Through this innovative content selection policy and multi-strand approach, EUscreen will cater to a variety of end users, offering accessible audio visual content to teachers, lecturers, researchers and students but also drawing out comparisons between different collections, items, content providers and countries. These comparative elements, along with the opportunity offered for individual archives to showcase their material, moves EUscreen beyond a site simply for accessing information and indicates a new way for audio visual material to be curated online. Users will not simply be able to access and view the material but to respond, engage and contribute to the material and to the wider issues and questions raised by the diverse site content.

A richer data model for Europeana

Announcement by Europeana

The Europeana Data Model (EDM) – a new way of structuring data that will bring the benefits of Semantic Web technology to – has just been published. The release of the EDM indicates a qualitative change in the way Europeana will deal with metadata gathered from content providers. It will open up the possibility for browsing Europeana in new and revealing ways which are not possible with the current Europeana Semantic Elements data model. For example, the EDM will allow a digital object from one provider to be shown alongside a relevant article about the object or a thesaurus offered by other institutions, offering more context and information for users.
Once Europeana starts receiving content formatted using the EDM next year, it will also enable the use of linked data, which allows connections to be made between search terms. With linked data, a search for the “Virgin Mary” could lead to results not just for that single term, but also to objects labelled as “Mary, Mother Of Christ”, “the Blessed Virgin” or “Heilige Maria”.

Developed by members of Europeana v1.0, EuropeanaConnect and experts from academic and cultural circles, the EDM has been validated by technical specialists at libraries, museums, archives and audio-visual collections. This group will continue to make refinements to the EDM over the coming months, as testing is carried out between now and January 2011. The EDM is backwardly compatible with ESE, and will start to be used by data providers during 2011.

The EDM Primer and the Definition of the EDM Elements are in the Technical documents section of the v1.0 website.

First EUscreen International Conference on Content Selection Policies and Contextualisation

Date: 7-8 October 2010.
Location: Casa del Cinema. Largo Marcello Mastroianni 1, Rome, Italy.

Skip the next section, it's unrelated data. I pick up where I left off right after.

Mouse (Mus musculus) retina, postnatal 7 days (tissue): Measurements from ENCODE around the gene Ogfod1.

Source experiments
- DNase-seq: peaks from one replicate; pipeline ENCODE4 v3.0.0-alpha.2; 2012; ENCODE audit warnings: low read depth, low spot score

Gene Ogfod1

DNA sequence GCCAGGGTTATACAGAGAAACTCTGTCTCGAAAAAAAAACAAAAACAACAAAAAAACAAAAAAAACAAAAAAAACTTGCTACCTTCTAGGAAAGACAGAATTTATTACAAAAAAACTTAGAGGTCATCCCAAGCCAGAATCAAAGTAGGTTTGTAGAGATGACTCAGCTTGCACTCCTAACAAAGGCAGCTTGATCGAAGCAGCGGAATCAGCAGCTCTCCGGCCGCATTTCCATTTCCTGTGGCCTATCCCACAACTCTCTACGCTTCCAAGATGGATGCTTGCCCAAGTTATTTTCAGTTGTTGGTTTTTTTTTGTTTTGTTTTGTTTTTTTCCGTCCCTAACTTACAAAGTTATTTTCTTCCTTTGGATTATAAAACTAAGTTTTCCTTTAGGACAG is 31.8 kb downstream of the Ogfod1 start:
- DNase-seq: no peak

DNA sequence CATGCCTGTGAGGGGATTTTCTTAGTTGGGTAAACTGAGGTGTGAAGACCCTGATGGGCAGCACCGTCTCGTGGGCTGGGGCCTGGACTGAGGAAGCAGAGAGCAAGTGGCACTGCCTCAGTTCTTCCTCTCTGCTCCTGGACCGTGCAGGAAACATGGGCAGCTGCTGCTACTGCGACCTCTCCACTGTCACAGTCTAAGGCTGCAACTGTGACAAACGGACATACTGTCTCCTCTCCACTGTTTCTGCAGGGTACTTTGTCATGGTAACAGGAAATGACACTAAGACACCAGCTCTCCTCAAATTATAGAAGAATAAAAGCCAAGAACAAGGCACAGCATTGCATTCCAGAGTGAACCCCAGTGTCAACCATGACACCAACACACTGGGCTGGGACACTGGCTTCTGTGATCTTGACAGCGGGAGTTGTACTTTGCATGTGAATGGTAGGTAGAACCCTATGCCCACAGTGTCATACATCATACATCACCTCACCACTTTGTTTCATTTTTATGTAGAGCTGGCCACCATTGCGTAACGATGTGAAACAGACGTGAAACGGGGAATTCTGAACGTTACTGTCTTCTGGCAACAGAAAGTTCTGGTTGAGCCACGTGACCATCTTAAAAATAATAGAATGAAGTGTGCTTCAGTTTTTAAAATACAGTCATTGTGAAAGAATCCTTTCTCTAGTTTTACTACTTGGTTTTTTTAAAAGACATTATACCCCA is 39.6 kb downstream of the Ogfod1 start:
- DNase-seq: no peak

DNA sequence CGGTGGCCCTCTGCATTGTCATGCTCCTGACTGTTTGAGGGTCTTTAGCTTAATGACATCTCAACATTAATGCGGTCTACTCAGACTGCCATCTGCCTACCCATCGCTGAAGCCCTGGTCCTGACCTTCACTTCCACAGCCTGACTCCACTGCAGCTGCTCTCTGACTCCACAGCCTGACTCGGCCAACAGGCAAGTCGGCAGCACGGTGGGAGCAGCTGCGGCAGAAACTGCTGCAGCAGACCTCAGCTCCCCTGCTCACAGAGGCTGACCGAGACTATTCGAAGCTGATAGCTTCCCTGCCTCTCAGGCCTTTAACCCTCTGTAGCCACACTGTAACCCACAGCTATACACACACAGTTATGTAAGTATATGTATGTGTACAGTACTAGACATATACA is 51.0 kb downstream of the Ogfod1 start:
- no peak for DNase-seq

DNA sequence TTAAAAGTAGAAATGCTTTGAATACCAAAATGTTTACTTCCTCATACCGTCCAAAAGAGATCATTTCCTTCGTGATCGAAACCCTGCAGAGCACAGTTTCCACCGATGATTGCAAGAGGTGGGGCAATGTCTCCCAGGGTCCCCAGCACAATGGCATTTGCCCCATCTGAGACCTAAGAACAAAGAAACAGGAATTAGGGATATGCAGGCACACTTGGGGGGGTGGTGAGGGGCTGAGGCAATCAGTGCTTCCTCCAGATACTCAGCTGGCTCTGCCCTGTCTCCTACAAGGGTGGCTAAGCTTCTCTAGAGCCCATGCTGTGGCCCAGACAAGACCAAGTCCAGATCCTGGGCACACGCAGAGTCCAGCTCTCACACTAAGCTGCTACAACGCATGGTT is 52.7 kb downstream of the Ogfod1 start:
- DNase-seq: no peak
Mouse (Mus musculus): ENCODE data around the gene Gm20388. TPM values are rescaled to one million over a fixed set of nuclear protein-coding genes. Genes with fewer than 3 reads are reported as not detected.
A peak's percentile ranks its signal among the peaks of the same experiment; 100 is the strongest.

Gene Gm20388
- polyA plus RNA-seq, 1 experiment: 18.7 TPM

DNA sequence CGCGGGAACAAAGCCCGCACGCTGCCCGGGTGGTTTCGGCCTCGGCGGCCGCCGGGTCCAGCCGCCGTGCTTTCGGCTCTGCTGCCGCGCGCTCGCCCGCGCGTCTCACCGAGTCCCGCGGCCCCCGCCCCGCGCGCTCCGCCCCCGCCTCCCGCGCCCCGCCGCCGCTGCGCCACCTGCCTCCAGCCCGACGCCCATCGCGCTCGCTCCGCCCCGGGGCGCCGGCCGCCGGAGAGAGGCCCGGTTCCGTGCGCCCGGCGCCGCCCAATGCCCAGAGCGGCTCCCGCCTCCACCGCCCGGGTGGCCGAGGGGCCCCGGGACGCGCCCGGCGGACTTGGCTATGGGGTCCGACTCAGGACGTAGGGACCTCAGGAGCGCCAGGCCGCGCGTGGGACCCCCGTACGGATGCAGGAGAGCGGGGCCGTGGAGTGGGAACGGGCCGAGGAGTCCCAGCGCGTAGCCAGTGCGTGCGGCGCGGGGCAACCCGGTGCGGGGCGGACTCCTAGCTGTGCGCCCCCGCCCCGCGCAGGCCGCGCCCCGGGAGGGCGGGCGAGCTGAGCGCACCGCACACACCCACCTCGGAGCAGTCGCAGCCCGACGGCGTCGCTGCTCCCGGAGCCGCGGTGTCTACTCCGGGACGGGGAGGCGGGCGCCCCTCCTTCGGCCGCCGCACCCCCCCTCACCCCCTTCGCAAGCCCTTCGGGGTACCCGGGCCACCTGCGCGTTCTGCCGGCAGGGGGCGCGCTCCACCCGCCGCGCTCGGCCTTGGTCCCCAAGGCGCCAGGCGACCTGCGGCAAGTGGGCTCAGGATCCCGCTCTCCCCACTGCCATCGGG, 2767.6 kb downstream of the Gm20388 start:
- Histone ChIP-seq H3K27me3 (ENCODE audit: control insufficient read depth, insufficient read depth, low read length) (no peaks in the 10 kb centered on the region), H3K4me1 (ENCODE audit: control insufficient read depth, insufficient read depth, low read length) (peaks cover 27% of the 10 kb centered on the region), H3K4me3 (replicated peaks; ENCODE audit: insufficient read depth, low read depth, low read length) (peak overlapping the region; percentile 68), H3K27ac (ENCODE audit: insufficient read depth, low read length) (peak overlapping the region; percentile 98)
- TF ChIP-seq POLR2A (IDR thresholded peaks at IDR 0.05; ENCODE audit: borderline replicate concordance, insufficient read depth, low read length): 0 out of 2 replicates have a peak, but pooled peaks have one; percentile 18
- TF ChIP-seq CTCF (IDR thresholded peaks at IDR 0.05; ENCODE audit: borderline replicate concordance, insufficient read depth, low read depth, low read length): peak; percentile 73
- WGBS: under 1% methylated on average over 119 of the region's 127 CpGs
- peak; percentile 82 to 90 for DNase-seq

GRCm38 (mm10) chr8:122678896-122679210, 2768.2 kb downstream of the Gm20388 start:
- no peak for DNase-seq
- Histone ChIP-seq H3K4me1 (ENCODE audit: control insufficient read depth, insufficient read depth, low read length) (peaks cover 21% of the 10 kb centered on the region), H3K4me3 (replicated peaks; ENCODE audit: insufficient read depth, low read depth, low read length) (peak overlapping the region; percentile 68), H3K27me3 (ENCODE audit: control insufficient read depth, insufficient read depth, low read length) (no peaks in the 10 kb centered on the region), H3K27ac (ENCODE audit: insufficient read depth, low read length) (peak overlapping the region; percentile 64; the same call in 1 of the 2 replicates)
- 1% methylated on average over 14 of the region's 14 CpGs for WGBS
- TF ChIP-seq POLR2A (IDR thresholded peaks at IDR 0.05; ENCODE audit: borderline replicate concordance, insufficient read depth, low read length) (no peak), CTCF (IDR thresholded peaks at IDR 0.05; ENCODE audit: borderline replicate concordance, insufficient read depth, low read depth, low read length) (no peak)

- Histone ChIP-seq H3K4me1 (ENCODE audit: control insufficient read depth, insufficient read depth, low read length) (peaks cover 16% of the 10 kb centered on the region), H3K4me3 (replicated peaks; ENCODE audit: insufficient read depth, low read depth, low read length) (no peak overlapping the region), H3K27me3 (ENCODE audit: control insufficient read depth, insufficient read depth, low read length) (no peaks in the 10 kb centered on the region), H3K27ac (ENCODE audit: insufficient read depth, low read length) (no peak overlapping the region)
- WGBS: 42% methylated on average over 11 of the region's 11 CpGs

EUscreen has organized a two-day conference on content selection policies and contextualisation in the audiovisual domain, to be held in Rome on October 7 and 8 2010. The conference will focus on contextualisation of audiovisual material, especially in the academic field. The conference programme is still under construction, but the first day includes a plenary session focussing on contextualisation of audiovisual material with keynotes and presentations of use cases. The second day comprises two workshops: one on European IPR legislations in the audiovisual sector and the impact on the exploitation of audiovisual and television archives, and one on best practices and guidelines for digitising  audiovisual heritage. Attendance at the conference is free but online registration is required.

Confirmed speakers

  • Prof. Andrew Hoskins, Professor of Cultural Studies at Nottingham University on media, digitization and memory.
  • Dr. Lilian Landes, scientific co-ordinator of the project at Bavaria State Library on creating a European Open Access infrastructure for historical reviews.
  • Dr. Alec Badenoch, from Utrecht University on Making Europe, virtual exhibits on European cultural heritage.
  • Johan Söderberg, lecturer and filmmaker from Sweden on using and reusing archival material in his works, like the series “Read my lips”.
  • Dr. Tibor Hirsch, from Film Studies at ELTE University on using digitized material in a creative way to help students understanding the language of film and television.
  • Dr. Andreas Fickers, from the Art and Social Sciences at Maastricht University on audiovisual source critique in the age of the web 2.0.
  • Peter B. Kaufman, President and executive producer of Intelligent Television. He is also the author of “Marketing Culture in the Digital Age: A Report on New Business Collaborations between Libraries, Museums, Archives, and Commercial Companies”.
  • Prof. John Ellis, Professor of Media at Royal Holloway – University of London.

More information about the conference can be found here.